The Noise Machine: How Democrats can buck historical trends and win in 2016

The only adults in the room. Will that lead one of them to victory next November?

The only adults in the room. Will that lead one of them to victory next November?

Last week, the Republican circus moved from Cleveland, to Atlanta, with no signs of slowing down. Early poll numbers suggest Donald Trump wasn’t permanently damaged by his erratic–and predictable–behavior at the debate, while Jeb! Bush and Scott Walker’s poll numbers sank. Of course, all of this is subject to change, just like a weather forecast. Meanwhile, the juxtaposition of the Democrats and the Republicans grew wider. As Vermont Senator Bernie Sanders continues to draw record crowds, demonstrating the frustration among Americans on the left, Hillary Clinton unveiled plans for “debt-free college,” among other major policy changes for the millions suffering under the burden of student loans.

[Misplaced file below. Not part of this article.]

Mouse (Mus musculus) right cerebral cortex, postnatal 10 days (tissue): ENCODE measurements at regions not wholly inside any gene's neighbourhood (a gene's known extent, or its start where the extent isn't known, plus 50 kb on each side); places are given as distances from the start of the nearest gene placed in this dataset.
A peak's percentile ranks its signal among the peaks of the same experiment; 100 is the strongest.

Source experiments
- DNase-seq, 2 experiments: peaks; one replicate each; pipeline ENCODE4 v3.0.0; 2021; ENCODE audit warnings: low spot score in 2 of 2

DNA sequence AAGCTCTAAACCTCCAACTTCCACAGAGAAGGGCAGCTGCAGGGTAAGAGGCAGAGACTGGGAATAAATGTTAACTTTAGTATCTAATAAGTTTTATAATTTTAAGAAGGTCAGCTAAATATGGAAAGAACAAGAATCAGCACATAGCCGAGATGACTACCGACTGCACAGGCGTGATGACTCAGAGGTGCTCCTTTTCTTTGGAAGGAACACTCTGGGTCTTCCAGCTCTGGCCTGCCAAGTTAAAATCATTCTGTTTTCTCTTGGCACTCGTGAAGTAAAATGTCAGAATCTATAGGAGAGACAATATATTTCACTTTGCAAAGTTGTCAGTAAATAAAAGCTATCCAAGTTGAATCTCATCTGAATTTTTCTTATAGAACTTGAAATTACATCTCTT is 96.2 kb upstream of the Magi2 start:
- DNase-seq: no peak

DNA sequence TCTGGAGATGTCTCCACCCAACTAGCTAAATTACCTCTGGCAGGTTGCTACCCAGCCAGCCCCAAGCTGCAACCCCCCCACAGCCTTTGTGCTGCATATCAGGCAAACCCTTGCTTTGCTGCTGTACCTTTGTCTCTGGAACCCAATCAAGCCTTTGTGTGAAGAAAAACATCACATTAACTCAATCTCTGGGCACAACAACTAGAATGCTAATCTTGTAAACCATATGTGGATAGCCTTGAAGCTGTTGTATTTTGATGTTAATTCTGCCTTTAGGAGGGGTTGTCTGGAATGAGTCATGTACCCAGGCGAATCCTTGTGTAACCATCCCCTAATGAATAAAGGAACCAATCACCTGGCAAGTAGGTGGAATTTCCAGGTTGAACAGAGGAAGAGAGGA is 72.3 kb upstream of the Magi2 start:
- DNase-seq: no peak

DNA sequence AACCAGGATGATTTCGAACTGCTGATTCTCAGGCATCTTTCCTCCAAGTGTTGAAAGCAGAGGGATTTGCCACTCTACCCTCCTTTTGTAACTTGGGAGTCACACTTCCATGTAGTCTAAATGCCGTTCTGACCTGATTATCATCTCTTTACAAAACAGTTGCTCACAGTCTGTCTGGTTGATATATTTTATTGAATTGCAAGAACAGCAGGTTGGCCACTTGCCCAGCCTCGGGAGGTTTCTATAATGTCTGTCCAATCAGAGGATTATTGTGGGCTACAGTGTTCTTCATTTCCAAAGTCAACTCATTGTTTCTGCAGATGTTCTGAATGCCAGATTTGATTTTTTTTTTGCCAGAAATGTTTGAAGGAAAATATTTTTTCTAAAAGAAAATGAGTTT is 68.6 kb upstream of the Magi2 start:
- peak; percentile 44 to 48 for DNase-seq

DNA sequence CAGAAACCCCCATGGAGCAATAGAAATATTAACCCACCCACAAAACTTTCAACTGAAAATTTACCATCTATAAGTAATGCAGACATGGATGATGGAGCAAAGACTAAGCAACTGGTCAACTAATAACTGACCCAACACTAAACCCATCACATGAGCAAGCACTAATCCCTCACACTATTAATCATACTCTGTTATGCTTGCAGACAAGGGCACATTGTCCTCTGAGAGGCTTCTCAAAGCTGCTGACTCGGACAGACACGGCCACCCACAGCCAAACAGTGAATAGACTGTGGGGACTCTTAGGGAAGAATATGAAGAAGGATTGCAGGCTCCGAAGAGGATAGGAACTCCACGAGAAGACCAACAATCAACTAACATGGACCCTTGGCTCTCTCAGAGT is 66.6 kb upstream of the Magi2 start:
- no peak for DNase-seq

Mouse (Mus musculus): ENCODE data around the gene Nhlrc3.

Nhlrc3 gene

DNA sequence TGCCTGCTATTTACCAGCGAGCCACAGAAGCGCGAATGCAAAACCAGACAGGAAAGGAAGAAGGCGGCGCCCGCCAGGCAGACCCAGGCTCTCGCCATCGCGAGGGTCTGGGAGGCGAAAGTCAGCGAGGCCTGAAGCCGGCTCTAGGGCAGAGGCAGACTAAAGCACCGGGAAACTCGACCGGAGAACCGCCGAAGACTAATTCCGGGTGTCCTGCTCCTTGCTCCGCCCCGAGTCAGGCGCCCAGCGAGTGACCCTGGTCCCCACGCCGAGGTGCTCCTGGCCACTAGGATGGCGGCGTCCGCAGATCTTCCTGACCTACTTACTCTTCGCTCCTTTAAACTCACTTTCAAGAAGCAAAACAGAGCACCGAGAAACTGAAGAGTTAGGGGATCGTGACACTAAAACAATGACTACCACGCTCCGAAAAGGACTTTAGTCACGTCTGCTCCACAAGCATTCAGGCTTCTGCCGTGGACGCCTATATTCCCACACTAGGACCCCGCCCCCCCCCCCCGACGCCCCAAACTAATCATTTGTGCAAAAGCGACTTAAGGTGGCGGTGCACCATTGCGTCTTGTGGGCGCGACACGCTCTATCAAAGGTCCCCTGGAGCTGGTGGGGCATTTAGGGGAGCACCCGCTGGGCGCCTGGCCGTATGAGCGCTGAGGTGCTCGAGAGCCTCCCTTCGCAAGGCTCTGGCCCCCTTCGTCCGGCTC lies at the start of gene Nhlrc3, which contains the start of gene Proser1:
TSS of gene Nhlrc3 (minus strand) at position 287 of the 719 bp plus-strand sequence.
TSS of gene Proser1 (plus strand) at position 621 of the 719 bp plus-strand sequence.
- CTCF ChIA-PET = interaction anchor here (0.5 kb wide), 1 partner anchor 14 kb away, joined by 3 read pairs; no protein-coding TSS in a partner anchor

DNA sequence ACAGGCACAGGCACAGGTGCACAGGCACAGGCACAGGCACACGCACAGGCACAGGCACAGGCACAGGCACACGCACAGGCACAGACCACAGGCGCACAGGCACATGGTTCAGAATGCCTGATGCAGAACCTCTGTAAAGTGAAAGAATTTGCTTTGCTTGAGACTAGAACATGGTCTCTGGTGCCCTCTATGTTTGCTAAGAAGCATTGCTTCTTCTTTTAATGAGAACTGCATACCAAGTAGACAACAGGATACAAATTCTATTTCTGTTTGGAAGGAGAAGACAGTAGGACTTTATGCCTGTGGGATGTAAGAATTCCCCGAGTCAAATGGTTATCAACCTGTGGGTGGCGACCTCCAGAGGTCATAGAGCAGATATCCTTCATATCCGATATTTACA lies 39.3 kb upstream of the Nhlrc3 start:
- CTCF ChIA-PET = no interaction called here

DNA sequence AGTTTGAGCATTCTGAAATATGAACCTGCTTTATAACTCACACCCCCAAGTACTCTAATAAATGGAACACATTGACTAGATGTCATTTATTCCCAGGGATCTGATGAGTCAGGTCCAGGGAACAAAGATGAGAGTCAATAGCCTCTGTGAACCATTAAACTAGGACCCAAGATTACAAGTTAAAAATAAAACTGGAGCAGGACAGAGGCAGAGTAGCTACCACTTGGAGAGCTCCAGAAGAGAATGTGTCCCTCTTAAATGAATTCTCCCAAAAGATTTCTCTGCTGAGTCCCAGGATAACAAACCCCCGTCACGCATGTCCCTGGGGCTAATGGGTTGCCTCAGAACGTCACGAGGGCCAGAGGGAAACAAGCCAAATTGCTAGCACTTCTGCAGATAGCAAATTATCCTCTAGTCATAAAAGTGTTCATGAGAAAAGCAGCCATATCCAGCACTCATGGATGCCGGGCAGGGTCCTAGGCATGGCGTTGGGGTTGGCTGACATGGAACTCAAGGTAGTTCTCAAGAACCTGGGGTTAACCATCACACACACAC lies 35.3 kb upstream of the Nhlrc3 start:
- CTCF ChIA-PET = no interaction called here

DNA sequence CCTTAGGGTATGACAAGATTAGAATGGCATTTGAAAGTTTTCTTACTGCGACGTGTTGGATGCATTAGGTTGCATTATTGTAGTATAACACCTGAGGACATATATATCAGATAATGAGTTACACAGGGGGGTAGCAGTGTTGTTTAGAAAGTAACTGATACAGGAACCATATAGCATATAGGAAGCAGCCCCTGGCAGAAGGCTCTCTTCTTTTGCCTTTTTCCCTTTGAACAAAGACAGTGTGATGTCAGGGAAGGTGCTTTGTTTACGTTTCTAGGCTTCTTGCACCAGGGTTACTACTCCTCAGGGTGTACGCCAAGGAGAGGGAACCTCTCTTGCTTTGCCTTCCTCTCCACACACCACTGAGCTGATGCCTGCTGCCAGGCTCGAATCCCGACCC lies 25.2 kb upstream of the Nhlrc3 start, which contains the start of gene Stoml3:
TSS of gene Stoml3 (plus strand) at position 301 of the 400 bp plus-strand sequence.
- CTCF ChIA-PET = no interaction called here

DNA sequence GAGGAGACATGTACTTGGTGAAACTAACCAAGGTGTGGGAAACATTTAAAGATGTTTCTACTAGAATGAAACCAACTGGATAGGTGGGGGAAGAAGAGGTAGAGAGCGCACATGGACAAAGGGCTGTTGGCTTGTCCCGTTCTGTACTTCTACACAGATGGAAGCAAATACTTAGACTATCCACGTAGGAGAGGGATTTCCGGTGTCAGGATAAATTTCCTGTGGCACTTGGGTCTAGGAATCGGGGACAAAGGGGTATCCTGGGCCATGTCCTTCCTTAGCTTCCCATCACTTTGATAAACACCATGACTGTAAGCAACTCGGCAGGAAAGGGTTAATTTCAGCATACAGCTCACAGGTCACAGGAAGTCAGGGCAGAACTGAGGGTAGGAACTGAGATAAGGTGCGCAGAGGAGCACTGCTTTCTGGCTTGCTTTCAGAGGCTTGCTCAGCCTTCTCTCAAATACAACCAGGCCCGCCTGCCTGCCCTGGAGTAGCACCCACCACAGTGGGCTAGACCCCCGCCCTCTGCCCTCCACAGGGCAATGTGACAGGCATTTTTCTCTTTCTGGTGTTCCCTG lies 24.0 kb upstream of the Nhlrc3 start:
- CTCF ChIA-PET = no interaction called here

Whether Clinton’s plans for student loans are a silver bullet remains to be seen–not including full out debt relief may stoke the ire of many progressives–but it is refreshing to see the adults in the room actually discuss policies that matter. While Republicans debated how best to repeal the Obama years, what their faith means to them, and how best to outflank one another from the right, few provided details into the issues that are truly defining the United States today. In fact, by the time the RedState Gathering started in Atlanta, many Republicans and pundits were focused onĀ Donald Trump’s crass comments toward FOX News host Megyn Kelly, not policy, nor what it takes to govern.

While policy and governing may come off as boring, it may be Democrats’ ticket to a third consecutive term.

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